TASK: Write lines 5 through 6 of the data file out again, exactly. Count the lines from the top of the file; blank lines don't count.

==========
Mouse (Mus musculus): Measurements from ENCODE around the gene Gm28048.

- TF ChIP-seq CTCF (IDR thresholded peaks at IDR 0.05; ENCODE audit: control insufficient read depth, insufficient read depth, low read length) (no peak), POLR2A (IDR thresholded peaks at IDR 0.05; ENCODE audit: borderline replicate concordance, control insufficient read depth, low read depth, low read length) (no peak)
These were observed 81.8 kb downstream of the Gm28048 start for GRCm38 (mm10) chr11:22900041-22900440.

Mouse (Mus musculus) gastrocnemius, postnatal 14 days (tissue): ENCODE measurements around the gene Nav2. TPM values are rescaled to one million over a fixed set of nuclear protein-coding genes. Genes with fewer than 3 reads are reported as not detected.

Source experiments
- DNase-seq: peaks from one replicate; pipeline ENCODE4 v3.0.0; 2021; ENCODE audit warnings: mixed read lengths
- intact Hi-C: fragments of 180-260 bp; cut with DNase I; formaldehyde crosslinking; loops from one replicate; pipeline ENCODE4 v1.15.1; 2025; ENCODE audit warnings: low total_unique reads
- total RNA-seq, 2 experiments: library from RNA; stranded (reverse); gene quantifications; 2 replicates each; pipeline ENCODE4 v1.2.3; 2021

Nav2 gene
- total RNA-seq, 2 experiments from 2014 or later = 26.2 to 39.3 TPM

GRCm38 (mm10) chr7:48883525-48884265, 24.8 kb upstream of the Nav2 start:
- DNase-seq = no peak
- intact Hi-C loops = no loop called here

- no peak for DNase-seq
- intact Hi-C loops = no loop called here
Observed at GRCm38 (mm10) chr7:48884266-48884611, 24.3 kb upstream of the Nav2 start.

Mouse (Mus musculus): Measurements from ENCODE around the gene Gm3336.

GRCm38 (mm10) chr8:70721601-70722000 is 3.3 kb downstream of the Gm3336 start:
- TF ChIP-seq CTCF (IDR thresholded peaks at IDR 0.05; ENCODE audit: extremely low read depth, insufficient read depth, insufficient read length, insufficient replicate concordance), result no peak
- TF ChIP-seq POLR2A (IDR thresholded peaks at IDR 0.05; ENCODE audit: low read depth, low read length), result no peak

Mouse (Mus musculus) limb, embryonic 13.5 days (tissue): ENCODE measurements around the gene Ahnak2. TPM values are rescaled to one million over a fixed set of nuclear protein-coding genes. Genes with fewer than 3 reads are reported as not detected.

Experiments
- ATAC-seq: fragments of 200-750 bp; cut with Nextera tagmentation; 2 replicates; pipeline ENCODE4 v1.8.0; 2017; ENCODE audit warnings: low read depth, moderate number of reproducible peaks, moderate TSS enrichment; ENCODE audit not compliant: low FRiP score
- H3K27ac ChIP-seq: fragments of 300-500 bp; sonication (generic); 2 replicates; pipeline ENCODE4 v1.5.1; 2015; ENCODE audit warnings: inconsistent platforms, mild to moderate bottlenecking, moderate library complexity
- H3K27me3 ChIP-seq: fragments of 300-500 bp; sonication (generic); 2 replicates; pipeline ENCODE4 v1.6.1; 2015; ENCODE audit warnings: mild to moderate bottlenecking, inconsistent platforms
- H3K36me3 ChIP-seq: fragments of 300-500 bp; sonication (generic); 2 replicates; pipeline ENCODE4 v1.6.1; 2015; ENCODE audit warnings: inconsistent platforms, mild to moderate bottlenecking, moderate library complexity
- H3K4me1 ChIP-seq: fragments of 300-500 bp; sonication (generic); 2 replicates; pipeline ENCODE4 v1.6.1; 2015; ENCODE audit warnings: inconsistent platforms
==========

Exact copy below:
Source experiments
- DNase-seq: peaks from one replicate; pipeline ENCODE4 v3.0.0; 2021; ENCODE audit warnings: mixed read lengths